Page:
However, moving beyond the discussion at the CEO Circle, this obsession with the professionalism and performance (or lack thereof) of the NGO sector really has been somewhat excessive in the past decade. It’s something I find quite odd in light of the fact that there’s little evidence to suggest that our NGO colleagues of the apartheid era ran clean, mean, high impact operations. One suspects that back in the day, while our erstwhile comrades drowned in donor money, no one really paid much attention to languid associates fading in and out of meetings. Notwithstanding the overwhelming unity in purpose that automatically ensured a steady flow of funding.

The post-apartheid NGO is a different establishment working in a completely different context. In today’s era, confusion reigns supreme as consensus evades the motley crew of development experts strongly influencing divergent streams of development funding. As NGOs re-invent themselves in every proposal, repackaging projects to meet varied donor priorities, it's not surprising that delivery impact is diluted as a disproportionate amount of time is spent developing proposals and chasing money.

Whichever way you may wish to look at it, whether the pot of donor money is shrinking or spreading itself too thinly - a disturbing preoccupation with the professionalism of the NGO sector has taken root and is growing. One focal point is a bias for issues related to human resource management much to the detriment of human resource development.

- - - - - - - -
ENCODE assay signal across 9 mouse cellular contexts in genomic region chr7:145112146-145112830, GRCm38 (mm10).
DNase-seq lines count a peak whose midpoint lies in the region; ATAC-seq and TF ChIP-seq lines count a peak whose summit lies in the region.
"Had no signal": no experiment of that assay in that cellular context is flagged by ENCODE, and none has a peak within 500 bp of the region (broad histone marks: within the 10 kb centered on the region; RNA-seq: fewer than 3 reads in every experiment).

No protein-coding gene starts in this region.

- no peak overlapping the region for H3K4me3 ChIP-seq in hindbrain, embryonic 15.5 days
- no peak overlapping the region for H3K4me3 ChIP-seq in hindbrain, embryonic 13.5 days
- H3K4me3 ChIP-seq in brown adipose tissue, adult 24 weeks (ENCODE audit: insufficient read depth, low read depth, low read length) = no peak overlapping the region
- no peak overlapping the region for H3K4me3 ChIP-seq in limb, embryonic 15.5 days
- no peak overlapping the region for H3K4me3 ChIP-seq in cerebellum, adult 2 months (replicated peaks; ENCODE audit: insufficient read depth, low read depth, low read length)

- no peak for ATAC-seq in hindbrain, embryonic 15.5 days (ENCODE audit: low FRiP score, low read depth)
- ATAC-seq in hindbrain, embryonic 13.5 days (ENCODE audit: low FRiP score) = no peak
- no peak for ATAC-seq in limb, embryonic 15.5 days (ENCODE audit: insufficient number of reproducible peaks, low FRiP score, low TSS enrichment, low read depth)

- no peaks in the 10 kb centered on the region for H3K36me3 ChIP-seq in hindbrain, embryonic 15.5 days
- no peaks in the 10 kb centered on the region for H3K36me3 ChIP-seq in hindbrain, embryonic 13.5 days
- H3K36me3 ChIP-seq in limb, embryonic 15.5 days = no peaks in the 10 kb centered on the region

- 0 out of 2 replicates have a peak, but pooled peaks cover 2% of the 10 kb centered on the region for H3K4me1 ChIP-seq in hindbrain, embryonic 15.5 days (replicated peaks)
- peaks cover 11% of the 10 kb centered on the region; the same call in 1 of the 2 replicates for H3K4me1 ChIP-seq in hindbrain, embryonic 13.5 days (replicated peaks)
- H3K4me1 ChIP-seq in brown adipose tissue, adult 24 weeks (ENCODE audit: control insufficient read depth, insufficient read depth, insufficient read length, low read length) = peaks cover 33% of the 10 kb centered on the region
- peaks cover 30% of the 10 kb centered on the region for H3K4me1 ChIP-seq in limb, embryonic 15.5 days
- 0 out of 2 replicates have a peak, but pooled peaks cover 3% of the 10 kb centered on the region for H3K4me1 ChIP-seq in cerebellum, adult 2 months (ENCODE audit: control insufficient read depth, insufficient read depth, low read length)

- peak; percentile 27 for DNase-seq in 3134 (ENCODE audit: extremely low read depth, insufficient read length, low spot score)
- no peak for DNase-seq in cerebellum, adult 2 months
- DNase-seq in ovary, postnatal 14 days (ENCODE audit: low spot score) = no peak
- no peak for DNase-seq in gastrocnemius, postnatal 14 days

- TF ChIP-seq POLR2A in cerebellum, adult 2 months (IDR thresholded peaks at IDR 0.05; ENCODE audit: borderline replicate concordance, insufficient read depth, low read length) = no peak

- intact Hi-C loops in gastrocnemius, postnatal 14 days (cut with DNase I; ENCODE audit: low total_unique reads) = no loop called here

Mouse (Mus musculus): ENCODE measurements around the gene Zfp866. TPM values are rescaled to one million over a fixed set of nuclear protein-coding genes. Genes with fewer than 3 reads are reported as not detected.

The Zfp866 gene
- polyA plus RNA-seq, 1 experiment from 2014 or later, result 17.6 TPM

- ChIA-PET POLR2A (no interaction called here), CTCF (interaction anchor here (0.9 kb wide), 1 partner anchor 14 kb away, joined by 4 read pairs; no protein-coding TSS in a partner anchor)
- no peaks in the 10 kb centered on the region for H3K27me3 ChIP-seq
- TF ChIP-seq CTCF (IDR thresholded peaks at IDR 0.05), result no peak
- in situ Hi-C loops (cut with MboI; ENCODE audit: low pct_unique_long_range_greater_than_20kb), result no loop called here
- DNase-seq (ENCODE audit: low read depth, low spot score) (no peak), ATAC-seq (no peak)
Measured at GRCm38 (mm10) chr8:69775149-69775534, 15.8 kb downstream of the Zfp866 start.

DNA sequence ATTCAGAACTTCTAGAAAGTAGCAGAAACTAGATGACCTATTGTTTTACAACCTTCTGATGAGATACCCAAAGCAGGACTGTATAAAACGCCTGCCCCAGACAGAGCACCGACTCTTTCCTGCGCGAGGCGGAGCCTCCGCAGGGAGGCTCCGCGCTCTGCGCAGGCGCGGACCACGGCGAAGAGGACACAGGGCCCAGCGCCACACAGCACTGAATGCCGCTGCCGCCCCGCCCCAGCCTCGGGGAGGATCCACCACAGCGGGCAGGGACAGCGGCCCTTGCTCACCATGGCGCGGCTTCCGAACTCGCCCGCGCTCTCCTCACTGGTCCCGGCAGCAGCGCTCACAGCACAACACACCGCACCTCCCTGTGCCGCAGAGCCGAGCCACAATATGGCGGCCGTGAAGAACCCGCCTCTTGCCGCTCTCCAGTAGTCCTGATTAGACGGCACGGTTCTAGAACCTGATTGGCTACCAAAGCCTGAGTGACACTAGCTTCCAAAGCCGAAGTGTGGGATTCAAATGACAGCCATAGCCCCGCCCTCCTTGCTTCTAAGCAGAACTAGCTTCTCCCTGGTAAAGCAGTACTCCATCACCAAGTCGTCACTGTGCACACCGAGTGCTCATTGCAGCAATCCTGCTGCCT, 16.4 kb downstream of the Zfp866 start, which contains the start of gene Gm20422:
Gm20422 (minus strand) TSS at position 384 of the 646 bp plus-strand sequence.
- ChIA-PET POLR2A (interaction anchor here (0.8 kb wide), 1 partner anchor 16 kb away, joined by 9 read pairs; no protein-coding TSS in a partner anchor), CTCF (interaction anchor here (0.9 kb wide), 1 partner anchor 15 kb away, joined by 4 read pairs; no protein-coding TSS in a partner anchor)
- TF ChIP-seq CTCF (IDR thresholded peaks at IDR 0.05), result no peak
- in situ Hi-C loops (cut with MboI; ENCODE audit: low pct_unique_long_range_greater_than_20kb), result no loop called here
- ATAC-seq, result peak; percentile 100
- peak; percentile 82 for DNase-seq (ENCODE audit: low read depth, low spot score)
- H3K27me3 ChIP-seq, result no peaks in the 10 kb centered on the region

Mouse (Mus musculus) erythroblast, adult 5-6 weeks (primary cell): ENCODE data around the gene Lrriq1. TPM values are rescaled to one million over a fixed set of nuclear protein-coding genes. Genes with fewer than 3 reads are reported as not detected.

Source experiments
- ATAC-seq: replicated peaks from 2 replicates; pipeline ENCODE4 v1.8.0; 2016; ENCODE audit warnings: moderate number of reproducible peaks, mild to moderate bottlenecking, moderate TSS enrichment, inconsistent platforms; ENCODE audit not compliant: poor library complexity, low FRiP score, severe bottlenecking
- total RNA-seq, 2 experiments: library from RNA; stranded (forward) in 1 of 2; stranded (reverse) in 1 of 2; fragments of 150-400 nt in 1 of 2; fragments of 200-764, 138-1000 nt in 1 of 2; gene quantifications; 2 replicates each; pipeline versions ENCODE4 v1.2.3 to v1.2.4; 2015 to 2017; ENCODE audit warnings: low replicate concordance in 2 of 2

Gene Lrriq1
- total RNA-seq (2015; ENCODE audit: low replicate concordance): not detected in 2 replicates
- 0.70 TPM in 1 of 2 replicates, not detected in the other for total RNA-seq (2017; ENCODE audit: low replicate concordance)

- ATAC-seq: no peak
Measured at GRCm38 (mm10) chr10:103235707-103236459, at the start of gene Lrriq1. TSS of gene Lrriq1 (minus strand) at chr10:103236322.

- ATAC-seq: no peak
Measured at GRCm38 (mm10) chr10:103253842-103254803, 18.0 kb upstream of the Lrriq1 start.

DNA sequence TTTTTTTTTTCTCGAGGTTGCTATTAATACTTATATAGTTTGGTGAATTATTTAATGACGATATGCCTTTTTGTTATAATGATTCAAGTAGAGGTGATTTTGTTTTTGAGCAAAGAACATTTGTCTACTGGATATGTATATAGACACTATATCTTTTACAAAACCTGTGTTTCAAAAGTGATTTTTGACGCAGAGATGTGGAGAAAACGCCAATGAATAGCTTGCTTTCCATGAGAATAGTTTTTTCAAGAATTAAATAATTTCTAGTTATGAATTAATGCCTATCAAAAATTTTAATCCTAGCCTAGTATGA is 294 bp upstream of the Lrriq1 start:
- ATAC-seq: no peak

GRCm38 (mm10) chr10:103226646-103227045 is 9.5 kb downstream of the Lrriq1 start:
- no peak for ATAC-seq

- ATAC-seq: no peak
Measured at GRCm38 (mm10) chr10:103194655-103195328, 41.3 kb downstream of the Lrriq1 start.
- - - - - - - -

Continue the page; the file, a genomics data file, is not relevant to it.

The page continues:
Most unsettling is the mushrooming of a feeder industry that has moved in quickly to lecture about policies and procedures entrenched in neo-liberal management philosophy. As we embrace performance management and KPI ourselves into knots, few NGOs question the divergence of these approaches with our progressive value base.

With donors demanding a stake in their “partnerships” and dissecting delivery impact, the hands and feet of the NGO sector have become an important area for scrutiny. There is no question that there is no place for the fluidity of the past in today’s working environment. However, what is disappointing is the lack of ingenuity in developing appropriate alternative responses. As the sector struggles to develop an original solution, there is a clear and present danger in totally succumbing to the demands of bean-counting bureaucrats importing quick fix corporate solutions with unfitting yardsticks. The emphasis should be on building strong institutions based on principles of organisational development stemming from progressive management models.